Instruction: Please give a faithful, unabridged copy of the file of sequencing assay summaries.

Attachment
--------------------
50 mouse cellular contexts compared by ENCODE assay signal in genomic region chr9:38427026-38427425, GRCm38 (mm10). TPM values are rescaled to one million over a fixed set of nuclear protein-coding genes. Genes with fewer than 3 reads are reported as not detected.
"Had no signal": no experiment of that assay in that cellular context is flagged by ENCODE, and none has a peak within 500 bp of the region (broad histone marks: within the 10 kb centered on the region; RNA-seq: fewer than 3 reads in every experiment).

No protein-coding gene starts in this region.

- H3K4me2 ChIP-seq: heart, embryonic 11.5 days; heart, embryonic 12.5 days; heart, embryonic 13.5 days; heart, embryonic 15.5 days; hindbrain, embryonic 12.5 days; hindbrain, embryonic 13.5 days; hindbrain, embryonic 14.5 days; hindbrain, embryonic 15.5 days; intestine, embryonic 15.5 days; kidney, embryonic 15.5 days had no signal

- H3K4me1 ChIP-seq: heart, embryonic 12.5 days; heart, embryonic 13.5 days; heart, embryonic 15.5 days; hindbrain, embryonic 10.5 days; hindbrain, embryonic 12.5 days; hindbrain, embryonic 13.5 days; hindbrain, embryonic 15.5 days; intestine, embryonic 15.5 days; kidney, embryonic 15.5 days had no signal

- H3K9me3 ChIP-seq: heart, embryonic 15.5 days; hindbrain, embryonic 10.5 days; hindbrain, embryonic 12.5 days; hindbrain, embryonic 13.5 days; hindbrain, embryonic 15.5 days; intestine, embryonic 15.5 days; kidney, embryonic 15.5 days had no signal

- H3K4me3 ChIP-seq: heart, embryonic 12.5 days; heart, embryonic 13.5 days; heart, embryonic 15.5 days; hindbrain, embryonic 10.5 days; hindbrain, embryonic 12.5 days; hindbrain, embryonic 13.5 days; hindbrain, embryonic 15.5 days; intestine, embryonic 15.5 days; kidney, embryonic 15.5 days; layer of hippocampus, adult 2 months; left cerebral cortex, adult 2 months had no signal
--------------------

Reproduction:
50 mouse cellular contexts compared by ENCODE assay signal in genomic region chr9:38427026-38427425, GRCm38 (mm10). TPM values are rescaled to one million over a fixed set of nuclear protein-coding genes. Genes with fewer than 3 reads are reported as not detected.
"Had no signal": no experiment of that assay in that cellular context is flagged by ENCODE, and none has a peak within 500 bp of the region (broad histone marks: within the 10 kb centered on the region; RNA-seq: fewer than 3 reads in every experiment).

No protein-coding gene starts in this region.

- H3K4me2 ChIP-seq: heart, embryonic 11.5 days; heart, embryonic 12.5 days; heart, embryonic 13.5 days; heart, embryonic 15.5 days; hindbrain, embryonic 12.5 days; hindbrain, embryonic 13.5 days; hindbrain, embryonic 14.5 days; hindbrain, embryonic 15.5 days; intestine, embryonic 15.5 days; kidney, embryonic 15.5 days had no signal

- H3K4me1 ChIP-seq: heart, embryonic 12.5 days; heart, embryonic 13.5 days; heart, embryonic 15.5 days; hindbrain, embryonic 10.5 days; hindbrain, embryonic 12.5 days; hindbrain, embryonic 13.5 days; hindbrain, embryonic 15.5 days; intestine, embryonic 15.5 days; kidney, embryonic 15.5 days had no signal

- H3K9me3 ChIP-seq: heart, embryonic 15.5 days; hindbrain, embryonic 10.5 days; hindbrain, embryonic 12.5 days; hindbrain, embryonic 13.5 days; hindbrain, embryonic 15.5 days; intestine, embryonic 15.5 days; kidney, embryonic 15.5 days had no signal

- H3K4me3 ChIP-seq: heart, embryonic 12.5 days; heart, embryonic 13.5 days; heart, embryonic 15.5 days; hindbrain, embryonic 10.5 days; hindbrain, embryonic 12.5 days; hindbrain, embryonic 13.5 days; hindbrain, embryonic 15.5 days; intestine, embryonic 15.5 days; kidney, embryonic 15.5 days; layer of hippocampus, adult 2 months; left cerebral cortex, adult 2 months had no signal